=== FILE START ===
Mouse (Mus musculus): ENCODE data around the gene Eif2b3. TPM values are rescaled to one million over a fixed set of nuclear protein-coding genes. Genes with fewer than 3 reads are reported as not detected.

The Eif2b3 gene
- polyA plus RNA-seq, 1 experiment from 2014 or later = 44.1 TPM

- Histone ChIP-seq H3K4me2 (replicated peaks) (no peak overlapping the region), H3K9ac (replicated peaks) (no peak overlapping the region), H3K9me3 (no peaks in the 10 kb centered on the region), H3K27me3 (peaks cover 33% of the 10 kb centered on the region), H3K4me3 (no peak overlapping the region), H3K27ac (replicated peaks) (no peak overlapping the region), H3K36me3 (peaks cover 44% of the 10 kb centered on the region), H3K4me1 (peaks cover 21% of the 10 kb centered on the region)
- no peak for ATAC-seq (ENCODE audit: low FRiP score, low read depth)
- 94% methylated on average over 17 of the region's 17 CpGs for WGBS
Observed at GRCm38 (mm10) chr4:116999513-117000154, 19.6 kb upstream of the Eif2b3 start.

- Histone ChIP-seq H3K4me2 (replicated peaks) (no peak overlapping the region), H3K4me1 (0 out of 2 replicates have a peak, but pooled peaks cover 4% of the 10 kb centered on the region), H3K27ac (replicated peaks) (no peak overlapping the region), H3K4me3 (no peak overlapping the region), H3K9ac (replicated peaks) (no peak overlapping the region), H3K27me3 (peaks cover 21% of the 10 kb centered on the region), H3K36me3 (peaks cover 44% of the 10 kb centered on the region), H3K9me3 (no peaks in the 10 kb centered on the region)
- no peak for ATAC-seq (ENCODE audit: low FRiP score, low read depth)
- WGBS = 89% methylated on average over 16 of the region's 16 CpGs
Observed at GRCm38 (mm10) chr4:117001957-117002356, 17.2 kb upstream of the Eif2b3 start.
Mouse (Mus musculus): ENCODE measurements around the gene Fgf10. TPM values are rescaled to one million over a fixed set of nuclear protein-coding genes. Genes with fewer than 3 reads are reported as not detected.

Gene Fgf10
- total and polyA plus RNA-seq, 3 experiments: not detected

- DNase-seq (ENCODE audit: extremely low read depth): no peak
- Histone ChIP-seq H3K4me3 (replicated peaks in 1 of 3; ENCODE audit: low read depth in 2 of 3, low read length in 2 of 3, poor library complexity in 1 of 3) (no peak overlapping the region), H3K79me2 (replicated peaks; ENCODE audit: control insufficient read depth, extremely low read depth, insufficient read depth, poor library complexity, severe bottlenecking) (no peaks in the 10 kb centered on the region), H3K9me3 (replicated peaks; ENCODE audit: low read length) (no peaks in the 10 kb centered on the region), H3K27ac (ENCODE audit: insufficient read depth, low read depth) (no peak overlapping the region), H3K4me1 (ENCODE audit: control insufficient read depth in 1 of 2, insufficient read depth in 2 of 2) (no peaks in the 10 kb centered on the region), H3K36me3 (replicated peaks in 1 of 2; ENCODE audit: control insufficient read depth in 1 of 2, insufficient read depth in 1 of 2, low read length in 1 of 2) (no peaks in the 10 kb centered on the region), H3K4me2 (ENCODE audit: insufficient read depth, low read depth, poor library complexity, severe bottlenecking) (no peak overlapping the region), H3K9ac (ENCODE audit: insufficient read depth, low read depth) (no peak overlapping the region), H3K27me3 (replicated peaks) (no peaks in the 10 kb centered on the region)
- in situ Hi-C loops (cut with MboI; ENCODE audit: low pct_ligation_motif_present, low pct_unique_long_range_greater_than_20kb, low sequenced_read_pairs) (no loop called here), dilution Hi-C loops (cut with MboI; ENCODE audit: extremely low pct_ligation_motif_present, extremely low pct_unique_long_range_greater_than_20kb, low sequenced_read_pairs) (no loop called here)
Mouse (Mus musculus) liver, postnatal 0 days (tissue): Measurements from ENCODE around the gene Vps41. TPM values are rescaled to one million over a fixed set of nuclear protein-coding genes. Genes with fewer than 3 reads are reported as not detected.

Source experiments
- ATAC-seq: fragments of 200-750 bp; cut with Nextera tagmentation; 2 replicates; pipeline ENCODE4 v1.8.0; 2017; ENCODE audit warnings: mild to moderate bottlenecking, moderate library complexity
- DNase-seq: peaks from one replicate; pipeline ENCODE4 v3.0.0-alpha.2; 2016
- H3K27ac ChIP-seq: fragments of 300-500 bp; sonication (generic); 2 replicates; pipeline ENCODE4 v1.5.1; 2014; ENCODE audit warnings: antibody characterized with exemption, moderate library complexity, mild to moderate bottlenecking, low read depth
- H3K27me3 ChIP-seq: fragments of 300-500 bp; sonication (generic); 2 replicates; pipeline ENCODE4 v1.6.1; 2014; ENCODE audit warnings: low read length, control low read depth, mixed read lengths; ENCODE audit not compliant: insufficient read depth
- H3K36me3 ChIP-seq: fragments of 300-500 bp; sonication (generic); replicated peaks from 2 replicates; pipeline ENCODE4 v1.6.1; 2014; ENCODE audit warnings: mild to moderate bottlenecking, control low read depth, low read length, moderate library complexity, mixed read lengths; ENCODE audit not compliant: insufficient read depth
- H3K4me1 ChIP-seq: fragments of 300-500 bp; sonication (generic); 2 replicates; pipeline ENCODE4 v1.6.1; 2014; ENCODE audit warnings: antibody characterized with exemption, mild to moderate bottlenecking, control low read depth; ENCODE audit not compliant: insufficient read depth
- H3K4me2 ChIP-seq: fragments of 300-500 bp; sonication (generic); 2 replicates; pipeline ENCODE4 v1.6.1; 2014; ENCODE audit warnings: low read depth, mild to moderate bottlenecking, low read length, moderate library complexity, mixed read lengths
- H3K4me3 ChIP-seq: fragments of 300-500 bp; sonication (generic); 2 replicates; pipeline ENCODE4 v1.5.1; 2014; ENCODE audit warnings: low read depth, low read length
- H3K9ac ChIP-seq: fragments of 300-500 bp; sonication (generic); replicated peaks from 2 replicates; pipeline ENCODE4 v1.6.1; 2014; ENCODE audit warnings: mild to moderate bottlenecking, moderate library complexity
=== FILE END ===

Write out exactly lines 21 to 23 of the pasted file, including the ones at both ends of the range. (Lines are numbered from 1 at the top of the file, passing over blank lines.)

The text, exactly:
- DNase-seq: peaks from one replicate; pipeline ENCODE4 v3.0.0-alpha.2; 2016
- H3K27ac ChIP-seq: fragments of 300-500 bp; sonication (generic); 2 replicates; pipeline ENCODE4 v1.5.1; 2014; ENCODE audit warnings: antibody characterized with exemption, moderate library complexity, mild to moderate bottlenecking, low read depth
- H3K27me3 ChIP-seq: fragments of 300-500 bp; sonication (generic); 2 replicates; pipeline ENCODE4 v1.6.1; 2014; ENCODE audit warnings: low read length, control low read depth, mixed read lengths; ENCODE audit not compliant: insufficient read depth